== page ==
Circuit for resetting the score reels
Referring to the Motor Sequence Chart above will help to clarify the following sequence of events defined by this circuit.
The Reset 1 relay at the top of the schematic drawing activates when the player presses the Reset button to start a new game. While the player might push the button just momentarily, the Reset 1 relay remains active because it closes a switch (on the 2nd line of the drawing) that keeps it active after the Reset button has been released.
When the Reset 1 relay activates, it closes another switch that in turn activates the score motor (in the middle of the drawing) and starts it running. As the motor runs through its first cycle, a switch mounted to it in group 4A closes repeatedly (at the bottom of the drawng) which advances both score reels unless they have reached 0. In this first cycle, the score motor closes the 4A switch five times advancing each score reel up to 5 places.
Near the end of the first cycle, a motor switch in group 1B (third line of the drawing) closes, which combined with a switch from the still active Reset 1 relay activates the Reset 2 relay. Just after the Reset 2 relay is activated, a motor switch in group 4C opens (2nd line of the drawing) which deactivates the Reset 1 relay. At the end of its first cycle, the score motor keeps running into its second cycle because a switch on the Reset 2 relay is closed (middle of the drawing).
During the score motor's second cycle, the switch in group 4A closes five more times to complete the resetting of the score reels. While that's happening, a motor switch in group 4B (4th line of the drawing) opens which deactivates the Reset 2 relay. At this point the only thing keeping the score motor running is a motor switch in group 2B (middle of the drawing). This switch opens at the very end of the cycle and lets the score motor come to a stop without entering a third cycle.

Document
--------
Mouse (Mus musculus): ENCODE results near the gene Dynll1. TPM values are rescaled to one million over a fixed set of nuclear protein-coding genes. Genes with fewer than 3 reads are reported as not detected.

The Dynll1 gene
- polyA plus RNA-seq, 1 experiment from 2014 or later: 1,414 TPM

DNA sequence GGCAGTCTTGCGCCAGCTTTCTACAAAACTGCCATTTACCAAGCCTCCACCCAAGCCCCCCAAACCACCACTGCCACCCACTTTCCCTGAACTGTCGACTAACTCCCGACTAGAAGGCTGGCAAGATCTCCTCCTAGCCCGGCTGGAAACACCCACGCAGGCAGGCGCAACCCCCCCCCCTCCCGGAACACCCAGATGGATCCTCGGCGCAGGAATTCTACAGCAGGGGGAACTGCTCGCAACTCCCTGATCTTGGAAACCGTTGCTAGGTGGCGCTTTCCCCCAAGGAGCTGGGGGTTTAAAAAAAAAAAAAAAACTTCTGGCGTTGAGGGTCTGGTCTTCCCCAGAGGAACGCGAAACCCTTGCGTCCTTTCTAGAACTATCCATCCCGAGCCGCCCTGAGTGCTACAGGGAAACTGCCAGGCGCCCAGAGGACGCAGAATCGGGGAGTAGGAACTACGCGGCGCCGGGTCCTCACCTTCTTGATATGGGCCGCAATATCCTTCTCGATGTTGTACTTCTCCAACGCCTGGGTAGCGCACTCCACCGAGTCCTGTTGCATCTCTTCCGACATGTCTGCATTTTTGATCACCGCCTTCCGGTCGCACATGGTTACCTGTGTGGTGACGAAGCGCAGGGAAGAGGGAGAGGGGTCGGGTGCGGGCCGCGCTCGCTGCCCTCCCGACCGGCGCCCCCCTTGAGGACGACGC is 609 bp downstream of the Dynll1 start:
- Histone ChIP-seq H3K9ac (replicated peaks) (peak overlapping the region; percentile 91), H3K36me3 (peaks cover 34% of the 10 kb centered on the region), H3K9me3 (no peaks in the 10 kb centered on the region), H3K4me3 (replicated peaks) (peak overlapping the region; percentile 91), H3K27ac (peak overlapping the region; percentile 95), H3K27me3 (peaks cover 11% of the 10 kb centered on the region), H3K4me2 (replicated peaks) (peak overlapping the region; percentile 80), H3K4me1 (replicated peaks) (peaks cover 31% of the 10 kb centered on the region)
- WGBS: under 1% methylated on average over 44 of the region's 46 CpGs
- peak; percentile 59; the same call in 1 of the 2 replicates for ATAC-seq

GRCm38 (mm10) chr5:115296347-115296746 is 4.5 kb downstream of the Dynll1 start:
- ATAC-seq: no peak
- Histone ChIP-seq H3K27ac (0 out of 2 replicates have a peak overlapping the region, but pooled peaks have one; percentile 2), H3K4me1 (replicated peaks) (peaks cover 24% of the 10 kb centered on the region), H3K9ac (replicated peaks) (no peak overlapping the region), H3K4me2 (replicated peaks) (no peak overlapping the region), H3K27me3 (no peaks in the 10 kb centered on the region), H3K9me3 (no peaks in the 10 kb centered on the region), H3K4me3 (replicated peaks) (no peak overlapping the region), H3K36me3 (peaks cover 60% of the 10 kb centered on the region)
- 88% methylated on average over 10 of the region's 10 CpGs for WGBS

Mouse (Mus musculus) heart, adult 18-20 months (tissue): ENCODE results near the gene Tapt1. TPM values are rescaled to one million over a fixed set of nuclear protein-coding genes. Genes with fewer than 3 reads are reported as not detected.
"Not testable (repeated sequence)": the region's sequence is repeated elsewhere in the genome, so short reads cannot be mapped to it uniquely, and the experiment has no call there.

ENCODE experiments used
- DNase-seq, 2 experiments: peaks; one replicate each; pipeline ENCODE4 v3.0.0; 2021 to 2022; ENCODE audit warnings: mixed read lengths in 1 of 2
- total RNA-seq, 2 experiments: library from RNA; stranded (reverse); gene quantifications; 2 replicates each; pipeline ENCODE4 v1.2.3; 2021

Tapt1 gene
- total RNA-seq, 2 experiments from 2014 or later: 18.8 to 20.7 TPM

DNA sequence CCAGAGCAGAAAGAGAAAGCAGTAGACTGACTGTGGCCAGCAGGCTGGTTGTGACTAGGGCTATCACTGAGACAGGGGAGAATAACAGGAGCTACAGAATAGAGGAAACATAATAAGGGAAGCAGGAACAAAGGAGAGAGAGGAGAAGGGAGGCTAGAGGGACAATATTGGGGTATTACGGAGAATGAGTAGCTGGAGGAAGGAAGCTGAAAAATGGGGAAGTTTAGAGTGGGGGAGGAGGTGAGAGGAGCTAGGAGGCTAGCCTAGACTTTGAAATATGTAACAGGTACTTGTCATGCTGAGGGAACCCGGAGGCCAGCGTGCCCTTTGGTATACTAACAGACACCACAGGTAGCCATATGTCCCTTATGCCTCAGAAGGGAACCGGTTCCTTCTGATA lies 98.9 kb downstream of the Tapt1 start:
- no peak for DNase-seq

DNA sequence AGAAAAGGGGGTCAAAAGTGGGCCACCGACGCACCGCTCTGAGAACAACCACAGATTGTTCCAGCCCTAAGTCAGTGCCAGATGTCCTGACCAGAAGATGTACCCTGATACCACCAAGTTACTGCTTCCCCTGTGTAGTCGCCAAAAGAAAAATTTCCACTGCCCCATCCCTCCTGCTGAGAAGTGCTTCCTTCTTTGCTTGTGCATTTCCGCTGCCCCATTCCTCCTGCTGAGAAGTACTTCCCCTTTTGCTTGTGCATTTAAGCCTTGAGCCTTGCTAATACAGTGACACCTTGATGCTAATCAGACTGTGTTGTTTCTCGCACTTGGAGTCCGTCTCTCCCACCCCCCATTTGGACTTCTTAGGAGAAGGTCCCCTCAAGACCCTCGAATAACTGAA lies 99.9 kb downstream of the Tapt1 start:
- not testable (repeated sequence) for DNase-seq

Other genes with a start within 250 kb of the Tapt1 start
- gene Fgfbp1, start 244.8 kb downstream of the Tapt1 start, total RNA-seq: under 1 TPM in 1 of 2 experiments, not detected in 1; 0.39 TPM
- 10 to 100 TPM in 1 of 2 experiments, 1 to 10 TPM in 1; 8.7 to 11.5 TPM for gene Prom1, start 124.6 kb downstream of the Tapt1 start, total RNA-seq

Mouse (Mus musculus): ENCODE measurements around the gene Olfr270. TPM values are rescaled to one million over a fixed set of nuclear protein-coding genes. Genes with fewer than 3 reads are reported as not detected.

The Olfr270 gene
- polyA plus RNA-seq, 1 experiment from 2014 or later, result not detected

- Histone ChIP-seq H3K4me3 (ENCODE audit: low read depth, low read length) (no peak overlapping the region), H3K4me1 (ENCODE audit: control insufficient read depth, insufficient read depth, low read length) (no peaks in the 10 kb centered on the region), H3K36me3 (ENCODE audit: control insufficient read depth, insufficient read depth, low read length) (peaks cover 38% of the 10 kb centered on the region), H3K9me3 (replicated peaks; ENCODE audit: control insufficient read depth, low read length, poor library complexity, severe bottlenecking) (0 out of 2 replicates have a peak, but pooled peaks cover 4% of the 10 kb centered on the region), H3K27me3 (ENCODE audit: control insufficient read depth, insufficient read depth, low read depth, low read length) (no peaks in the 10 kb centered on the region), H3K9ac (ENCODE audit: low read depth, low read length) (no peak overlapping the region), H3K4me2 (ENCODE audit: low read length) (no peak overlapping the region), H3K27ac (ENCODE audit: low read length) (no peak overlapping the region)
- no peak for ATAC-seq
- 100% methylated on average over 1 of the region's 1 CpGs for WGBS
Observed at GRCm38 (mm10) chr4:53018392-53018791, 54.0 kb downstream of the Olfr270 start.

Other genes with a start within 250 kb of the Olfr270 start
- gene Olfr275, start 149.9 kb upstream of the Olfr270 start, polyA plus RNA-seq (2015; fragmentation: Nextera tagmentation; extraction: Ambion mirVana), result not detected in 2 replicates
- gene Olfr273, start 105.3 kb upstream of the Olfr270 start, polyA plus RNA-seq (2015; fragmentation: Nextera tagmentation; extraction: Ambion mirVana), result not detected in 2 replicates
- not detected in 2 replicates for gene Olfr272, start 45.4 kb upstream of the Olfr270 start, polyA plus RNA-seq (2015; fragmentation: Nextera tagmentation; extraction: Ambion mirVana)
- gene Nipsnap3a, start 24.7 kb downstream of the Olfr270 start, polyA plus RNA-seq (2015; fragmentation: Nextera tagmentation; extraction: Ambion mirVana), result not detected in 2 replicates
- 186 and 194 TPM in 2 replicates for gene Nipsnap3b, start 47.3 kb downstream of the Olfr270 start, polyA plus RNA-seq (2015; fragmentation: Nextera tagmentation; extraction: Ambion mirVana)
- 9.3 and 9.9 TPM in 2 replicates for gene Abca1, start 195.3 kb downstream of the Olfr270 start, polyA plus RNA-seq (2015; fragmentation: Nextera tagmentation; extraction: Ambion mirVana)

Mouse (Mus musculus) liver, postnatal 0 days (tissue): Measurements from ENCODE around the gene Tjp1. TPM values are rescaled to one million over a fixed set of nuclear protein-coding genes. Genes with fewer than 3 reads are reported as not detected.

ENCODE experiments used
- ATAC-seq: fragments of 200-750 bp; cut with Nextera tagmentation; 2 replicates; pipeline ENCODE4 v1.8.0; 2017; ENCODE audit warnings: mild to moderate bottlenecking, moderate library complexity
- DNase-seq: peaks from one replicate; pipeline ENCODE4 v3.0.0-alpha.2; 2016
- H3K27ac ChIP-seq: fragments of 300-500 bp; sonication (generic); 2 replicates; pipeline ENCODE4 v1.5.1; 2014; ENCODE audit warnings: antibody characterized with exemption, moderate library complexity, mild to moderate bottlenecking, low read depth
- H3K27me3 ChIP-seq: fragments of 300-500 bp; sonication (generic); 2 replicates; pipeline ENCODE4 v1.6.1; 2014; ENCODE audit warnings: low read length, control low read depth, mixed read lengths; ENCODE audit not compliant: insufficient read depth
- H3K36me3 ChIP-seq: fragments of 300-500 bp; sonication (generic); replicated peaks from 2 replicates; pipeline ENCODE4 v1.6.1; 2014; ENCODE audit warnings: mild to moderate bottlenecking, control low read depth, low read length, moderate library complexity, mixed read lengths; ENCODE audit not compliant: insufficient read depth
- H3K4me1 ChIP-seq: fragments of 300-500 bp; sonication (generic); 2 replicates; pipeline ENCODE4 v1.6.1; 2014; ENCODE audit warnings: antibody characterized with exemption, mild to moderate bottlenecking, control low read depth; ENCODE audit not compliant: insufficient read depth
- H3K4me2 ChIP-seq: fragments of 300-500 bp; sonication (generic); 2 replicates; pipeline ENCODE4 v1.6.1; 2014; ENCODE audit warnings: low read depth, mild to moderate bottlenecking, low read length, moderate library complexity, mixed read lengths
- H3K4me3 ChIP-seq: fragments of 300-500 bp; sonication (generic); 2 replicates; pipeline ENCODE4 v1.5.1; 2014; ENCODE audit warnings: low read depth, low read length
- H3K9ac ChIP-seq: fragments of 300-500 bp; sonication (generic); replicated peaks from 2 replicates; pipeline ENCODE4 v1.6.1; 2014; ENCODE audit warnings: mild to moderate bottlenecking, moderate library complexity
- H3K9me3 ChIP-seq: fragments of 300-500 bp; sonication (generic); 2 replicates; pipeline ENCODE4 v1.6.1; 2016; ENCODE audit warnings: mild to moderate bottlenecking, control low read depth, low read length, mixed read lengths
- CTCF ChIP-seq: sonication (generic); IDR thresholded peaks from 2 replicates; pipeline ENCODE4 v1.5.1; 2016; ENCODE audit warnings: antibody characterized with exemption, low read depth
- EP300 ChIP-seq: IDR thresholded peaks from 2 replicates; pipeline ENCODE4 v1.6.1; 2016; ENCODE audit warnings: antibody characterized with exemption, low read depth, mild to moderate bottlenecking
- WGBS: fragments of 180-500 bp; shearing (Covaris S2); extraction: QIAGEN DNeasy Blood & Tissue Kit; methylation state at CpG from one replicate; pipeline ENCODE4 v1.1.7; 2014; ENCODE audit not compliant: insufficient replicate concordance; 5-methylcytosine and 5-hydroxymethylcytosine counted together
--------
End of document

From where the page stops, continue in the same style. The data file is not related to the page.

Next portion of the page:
While the score reels are resetting during two consecutive motor cycles, the trip relays need to be reset too so the lights go out in preparation for a new game. This is done with a single large solenoid below the trip relays. It activates briefly at the end of the first motor cycle (just after the Reset 2 relay activates) when a motor switch in group 4C closes as shown here:
A circuit to reset the trip relay bank
Even though the motor switch in group 4C above closes once in each motor cycle, the large trip relay bank reset relay doesn't activate again during the second motor cycle because by then the Reset 2 relay has deactivated and the rightmost switch above has opened.